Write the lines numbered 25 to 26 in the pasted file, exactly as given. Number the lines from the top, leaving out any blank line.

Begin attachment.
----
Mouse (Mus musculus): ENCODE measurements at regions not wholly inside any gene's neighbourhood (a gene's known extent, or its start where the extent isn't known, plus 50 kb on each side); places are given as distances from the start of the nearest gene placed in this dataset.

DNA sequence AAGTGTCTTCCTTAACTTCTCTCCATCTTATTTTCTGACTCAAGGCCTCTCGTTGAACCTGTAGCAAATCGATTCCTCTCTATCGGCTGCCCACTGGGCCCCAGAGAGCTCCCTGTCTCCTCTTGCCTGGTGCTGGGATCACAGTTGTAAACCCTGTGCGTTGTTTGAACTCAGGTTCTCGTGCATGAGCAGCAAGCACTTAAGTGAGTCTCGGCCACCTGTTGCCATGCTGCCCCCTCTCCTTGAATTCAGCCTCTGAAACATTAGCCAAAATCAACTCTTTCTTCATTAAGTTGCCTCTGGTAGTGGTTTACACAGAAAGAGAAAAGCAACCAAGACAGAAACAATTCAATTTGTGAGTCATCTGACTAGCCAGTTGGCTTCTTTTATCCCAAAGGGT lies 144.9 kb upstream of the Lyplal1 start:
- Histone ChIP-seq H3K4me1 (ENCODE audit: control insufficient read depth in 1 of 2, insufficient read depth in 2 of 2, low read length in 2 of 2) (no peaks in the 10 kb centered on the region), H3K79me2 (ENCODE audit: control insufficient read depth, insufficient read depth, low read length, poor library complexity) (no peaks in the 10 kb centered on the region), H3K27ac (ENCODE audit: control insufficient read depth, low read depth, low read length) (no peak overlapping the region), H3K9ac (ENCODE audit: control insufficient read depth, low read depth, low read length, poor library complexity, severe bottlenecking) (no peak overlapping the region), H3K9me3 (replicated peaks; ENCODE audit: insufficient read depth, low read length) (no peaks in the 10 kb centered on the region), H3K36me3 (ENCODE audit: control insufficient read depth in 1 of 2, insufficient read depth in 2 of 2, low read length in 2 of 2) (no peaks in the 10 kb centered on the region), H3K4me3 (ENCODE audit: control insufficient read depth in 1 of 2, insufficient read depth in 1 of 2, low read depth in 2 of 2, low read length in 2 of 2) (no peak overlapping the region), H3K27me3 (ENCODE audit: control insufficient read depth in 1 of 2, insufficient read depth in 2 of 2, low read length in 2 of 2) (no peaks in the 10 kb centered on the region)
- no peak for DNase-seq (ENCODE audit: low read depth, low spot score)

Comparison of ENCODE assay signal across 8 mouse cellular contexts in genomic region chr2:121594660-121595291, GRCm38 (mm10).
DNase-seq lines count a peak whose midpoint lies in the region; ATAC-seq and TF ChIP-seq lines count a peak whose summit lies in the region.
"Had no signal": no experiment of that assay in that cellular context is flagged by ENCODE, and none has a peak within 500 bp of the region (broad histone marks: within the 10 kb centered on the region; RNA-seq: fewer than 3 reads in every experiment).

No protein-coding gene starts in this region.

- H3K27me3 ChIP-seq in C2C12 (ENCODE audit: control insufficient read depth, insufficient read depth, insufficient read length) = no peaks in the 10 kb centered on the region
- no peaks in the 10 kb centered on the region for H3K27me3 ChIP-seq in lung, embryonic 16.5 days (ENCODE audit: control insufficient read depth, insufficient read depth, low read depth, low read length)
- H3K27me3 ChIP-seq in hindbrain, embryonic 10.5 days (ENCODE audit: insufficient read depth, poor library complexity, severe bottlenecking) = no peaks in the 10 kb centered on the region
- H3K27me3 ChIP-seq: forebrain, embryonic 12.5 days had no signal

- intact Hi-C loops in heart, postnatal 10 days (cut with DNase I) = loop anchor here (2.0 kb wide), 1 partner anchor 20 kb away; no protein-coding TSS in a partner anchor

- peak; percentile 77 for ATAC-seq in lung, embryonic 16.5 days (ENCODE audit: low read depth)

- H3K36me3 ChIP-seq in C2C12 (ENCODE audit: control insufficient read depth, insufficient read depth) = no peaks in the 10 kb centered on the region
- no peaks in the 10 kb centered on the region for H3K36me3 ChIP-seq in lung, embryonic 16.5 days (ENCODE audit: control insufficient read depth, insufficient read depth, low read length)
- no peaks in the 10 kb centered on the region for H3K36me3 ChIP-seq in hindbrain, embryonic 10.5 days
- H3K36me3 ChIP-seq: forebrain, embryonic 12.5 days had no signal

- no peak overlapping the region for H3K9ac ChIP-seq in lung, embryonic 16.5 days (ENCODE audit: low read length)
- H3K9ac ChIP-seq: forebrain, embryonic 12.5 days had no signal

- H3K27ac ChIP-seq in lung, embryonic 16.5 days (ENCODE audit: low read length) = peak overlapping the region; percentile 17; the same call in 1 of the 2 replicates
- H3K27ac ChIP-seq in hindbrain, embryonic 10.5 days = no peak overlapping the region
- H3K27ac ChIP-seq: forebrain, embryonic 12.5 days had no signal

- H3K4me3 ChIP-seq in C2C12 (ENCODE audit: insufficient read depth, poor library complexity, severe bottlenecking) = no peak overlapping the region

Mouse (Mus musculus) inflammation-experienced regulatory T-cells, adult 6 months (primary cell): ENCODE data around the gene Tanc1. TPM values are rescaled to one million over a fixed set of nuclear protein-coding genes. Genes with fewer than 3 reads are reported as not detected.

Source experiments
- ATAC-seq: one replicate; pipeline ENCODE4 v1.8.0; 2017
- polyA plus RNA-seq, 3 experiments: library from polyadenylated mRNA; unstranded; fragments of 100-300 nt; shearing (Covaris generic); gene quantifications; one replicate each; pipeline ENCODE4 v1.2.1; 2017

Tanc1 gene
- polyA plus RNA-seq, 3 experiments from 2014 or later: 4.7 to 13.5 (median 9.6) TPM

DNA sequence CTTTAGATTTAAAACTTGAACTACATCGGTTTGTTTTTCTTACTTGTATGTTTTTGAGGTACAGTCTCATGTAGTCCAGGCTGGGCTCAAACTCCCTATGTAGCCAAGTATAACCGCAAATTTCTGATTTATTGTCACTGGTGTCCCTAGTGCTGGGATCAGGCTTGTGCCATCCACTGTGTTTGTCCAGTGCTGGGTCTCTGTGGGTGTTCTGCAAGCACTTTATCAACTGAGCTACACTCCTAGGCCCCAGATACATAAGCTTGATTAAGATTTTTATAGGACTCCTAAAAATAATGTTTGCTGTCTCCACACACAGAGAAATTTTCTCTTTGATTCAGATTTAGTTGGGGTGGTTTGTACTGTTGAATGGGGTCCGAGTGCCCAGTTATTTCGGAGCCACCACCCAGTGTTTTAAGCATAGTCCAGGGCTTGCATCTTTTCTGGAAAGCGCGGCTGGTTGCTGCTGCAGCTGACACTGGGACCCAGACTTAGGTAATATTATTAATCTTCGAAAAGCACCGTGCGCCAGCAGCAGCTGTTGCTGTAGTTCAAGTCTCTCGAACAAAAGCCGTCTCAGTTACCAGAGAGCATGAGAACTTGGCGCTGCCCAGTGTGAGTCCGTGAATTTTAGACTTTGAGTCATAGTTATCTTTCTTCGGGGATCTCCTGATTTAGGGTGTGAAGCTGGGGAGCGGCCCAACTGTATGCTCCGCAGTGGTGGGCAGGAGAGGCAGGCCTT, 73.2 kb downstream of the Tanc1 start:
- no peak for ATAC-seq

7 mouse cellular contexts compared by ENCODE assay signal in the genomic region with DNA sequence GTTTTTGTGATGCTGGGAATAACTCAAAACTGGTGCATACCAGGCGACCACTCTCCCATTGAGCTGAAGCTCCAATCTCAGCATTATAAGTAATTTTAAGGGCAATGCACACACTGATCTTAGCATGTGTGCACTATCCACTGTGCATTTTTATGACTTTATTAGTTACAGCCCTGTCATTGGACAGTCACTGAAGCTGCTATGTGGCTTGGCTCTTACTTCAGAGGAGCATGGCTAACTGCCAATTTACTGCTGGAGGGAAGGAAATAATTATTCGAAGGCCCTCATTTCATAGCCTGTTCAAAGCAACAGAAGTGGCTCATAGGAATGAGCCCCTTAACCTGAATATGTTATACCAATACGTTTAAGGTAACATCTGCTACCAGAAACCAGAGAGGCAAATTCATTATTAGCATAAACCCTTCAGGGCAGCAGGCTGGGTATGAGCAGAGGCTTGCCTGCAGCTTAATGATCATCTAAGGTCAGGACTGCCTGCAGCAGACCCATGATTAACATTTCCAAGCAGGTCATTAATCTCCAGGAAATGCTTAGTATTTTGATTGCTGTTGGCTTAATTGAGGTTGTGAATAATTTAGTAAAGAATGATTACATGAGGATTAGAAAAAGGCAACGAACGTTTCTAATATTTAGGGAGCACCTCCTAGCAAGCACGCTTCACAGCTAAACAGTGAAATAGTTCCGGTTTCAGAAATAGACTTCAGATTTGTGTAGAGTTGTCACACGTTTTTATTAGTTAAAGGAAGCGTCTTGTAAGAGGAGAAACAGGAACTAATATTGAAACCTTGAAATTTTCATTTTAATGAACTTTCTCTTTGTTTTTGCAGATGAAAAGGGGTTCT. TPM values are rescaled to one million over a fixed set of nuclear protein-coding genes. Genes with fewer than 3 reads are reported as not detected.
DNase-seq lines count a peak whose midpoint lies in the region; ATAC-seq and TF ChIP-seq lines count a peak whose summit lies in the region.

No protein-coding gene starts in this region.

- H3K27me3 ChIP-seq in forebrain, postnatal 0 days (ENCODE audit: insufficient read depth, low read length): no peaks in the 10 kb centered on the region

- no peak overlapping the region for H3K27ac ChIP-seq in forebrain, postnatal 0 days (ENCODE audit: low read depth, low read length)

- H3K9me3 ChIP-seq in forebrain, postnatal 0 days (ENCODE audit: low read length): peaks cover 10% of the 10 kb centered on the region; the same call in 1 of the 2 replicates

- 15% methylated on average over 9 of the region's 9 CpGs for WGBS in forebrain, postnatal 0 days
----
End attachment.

Mouse (Mus musculus) inflammation-experienced regulatory T-cells, adult 6 months (primary cell): ENCODE data around the gene Tanc1. TPM values are rescaled to one million over a fixed set of nuclear protein-coding genes. Genes with fewer than 3 reads are reported as not detected.

Source experiments